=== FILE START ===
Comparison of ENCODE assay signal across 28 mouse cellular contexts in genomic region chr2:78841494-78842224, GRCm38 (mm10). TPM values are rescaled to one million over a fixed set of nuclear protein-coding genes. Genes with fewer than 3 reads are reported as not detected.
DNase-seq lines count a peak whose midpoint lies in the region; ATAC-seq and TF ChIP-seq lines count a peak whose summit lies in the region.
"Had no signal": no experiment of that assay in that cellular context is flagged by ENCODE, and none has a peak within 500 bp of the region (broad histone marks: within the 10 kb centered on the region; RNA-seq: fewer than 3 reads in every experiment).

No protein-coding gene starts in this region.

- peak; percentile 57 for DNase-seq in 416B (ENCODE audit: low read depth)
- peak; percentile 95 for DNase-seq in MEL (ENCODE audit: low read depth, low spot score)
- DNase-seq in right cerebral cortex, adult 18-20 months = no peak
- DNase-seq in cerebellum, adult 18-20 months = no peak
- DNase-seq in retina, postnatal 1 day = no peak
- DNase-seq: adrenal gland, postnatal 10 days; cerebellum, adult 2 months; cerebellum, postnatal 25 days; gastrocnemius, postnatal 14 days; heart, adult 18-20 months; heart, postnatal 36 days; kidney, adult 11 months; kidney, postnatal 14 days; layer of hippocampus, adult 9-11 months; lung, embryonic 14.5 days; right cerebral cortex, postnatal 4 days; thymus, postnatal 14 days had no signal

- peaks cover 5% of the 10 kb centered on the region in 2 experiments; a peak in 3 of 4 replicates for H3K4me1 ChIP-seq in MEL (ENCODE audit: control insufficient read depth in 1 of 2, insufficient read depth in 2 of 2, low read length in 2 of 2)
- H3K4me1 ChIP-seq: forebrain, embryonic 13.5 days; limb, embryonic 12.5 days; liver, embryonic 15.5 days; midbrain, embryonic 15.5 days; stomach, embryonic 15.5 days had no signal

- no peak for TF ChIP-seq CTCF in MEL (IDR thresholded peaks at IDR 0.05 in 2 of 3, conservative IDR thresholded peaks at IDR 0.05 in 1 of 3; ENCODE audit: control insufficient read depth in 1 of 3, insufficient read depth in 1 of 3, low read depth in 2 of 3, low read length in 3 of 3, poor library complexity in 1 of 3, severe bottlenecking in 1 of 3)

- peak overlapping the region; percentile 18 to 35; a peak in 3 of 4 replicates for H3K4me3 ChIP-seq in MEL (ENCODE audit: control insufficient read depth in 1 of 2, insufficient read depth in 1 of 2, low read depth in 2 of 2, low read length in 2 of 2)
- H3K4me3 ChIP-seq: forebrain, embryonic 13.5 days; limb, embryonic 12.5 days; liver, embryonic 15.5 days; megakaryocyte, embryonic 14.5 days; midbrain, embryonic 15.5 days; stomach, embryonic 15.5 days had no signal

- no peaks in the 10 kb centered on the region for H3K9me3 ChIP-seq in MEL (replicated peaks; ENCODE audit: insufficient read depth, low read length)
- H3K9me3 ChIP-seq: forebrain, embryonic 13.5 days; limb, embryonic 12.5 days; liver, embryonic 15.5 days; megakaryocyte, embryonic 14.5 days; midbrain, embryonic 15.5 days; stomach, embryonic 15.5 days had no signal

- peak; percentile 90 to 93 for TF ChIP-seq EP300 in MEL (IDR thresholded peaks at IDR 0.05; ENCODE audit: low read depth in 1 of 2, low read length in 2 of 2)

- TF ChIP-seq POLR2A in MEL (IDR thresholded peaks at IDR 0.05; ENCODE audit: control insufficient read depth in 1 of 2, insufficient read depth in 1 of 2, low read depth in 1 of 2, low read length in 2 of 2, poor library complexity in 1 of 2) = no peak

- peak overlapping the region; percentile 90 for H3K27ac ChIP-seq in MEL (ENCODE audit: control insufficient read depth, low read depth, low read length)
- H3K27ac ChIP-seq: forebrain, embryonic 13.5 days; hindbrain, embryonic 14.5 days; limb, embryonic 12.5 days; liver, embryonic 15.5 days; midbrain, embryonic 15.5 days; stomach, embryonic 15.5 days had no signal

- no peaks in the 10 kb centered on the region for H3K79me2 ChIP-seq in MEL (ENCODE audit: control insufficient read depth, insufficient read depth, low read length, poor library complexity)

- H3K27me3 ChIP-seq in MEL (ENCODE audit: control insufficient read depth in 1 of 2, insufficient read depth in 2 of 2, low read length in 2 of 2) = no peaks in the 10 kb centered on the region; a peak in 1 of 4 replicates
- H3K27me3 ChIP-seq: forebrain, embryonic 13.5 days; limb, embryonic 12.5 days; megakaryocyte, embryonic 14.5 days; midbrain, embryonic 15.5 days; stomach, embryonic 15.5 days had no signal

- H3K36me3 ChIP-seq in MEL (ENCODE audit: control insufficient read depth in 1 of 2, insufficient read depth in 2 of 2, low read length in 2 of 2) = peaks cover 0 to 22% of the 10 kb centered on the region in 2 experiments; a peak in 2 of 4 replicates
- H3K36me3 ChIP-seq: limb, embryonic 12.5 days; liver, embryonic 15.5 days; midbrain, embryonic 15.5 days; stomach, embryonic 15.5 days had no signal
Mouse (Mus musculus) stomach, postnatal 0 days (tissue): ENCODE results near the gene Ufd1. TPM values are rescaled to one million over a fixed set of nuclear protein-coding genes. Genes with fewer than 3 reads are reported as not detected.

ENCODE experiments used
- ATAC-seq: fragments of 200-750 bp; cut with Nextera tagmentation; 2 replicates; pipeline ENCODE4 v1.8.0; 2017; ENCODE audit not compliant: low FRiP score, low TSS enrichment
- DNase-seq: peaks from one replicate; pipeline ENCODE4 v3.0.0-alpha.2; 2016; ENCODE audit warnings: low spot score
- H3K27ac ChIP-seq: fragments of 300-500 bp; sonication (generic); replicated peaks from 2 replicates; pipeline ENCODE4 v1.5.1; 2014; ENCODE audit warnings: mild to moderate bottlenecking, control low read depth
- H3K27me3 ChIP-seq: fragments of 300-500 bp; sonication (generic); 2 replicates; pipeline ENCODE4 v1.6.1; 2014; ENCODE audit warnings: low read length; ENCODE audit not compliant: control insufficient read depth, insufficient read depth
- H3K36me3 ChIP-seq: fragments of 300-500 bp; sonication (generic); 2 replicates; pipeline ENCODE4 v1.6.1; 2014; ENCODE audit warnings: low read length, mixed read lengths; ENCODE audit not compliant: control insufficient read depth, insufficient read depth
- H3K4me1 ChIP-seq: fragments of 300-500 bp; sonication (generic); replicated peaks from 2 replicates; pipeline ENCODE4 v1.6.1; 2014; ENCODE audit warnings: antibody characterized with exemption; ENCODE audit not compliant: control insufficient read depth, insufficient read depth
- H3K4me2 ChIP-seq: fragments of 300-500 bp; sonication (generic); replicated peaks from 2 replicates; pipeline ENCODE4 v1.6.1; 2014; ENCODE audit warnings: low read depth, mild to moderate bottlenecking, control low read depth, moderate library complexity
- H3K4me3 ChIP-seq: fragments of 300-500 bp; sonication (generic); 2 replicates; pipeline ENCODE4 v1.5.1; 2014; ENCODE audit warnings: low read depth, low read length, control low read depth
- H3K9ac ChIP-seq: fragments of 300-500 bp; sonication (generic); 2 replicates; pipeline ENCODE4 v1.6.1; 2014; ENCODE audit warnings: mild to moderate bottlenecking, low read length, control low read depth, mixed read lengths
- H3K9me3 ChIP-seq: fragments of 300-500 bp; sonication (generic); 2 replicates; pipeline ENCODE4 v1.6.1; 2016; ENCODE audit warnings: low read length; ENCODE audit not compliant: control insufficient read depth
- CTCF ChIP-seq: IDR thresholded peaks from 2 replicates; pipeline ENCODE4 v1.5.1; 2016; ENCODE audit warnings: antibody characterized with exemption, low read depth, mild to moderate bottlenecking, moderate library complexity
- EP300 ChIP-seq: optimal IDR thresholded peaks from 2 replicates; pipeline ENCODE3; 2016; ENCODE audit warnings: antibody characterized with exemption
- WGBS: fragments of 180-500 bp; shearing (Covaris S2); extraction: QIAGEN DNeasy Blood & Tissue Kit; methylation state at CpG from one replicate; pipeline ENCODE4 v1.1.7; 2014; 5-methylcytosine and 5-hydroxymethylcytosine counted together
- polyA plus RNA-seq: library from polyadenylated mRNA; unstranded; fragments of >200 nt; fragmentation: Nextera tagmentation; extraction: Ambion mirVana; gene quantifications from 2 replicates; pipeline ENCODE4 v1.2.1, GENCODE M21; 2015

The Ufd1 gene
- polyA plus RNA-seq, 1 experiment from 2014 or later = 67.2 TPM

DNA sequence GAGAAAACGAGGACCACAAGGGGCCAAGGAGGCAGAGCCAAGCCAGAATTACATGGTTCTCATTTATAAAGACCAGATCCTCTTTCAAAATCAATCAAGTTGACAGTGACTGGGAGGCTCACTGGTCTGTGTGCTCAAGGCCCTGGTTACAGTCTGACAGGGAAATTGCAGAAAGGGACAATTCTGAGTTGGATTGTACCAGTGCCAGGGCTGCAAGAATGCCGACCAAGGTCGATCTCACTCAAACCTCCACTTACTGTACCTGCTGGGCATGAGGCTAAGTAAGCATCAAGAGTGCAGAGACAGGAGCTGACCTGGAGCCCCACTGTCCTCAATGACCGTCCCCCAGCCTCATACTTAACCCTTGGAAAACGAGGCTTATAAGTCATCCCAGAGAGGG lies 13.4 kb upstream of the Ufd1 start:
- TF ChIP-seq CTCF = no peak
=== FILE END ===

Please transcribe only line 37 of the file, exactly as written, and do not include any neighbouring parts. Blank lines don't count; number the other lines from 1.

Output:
- H3K9ac ChIP-seq: fragments of 300-500 bp; sonication (generic); 2 replicates; pipeline ENCODE4 v1.6.1; 2014; ENCODE audit warnings: mild to moderate bottlenecking, low read length, control low read depth, mixed read lengths